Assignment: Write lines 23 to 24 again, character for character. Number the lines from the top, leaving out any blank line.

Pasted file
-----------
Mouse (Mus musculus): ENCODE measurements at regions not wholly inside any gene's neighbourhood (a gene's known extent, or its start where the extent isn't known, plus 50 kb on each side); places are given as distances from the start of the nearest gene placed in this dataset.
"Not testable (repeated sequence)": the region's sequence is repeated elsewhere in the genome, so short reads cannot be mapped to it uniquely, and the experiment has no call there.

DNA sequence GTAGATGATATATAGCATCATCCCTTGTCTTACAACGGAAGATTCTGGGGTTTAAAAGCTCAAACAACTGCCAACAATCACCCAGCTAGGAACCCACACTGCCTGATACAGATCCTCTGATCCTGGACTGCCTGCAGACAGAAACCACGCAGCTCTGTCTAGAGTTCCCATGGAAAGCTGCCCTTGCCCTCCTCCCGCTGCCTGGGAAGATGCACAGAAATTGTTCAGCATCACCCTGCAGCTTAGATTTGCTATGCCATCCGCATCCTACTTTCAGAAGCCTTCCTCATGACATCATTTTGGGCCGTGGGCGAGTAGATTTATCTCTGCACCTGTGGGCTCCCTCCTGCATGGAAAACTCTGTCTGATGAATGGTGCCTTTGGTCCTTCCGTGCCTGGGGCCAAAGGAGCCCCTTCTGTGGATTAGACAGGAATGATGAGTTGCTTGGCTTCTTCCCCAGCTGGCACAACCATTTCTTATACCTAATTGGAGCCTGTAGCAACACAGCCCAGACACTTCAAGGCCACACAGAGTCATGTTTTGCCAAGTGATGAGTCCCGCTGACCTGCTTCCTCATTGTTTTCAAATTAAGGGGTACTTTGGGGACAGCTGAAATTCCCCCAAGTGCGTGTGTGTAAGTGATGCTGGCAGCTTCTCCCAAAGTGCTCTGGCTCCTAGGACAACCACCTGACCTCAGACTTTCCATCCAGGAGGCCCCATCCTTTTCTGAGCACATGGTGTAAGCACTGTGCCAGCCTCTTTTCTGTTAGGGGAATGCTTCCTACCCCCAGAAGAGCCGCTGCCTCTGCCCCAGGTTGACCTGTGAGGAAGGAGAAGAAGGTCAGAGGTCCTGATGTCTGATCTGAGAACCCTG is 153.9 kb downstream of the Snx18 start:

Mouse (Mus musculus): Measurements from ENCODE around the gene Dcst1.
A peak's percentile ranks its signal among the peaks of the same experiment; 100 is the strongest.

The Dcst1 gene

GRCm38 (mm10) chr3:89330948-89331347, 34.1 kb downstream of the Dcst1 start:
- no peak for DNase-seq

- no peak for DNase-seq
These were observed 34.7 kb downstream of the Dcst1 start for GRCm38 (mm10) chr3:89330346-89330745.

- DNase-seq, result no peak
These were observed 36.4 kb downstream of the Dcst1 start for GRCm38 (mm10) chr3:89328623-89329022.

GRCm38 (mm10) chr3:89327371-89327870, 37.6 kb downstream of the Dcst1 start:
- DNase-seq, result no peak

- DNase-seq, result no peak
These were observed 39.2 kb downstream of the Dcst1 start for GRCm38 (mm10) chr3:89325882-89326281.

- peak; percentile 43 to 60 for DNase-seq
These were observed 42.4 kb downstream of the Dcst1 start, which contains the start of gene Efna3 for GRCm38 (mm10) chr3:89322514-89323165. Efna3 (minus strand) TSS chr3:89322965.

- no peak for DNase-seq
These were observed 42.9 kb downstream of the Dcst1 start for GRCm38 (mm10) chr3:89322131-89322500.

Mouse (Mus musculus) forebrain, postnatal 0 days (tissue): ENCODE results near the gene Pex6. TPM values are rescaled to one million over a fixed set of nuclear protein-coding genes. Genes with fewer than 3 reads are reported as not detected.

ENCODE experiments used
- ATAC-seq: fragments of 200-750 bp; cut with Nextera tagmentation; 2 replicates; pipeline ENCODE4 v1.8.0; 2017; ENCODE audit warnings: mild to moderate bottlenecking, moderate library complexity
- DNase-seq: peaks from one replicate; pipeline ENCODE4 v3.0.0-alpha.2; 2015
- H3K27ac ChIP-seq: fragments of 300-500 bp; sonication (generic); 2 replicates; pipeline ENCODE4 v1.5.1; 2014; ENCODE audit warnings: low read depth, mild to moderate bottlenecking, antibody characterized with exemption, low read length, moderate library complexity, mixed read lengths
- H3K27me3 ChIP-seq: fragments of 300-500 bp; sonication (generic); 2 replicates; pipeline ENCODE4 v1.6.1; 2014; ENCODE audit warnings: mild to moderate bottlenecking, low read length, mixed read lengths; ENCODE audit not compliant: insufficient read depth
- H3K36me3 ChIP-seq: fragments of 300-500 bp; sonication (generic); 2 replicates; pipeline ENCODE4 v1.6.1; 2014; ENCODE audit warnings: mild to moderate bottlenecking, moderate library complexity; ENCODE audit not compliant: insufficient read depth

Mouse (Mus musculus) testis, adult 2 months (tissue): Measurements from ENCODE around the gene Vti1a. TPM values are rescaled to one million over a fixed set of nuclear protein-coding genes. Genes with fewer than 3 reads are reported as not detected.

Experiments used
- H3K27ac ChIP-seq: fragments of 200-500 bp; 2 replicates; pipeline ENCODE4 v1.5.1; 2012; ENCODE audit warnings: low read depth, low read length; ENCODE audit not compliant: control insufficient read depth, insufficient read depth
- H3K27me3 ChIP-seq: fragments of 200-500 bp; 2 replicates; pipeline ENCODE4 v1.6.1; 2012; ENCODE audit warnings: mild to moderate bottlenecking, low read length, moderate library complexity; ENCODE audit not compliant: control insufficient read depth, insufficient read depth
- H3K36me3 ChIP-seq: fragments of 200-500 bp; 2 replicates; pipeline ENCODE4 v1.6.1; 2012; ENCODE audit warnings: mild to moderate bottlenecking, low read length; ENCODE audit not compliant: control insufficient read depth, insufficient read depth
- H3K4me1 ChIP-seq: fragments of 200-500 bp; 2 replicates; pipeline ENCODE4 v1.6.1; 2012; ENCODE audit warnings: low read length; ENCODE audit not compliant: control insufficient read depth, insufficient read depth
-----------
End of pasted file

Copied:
- ATAC-seq: fragments of 200-750 bp; cut with Nextera tagmentation; 2 replicates; pipeline ENCODE4 v1.8.0; 2017; ENCODE audit warnings: mild to moderate bottlenecking, moderate library complexity
- DNase-seq: peaks from one replicate; pipeline ENCODE4 v3.0.0-alpha.2; 2015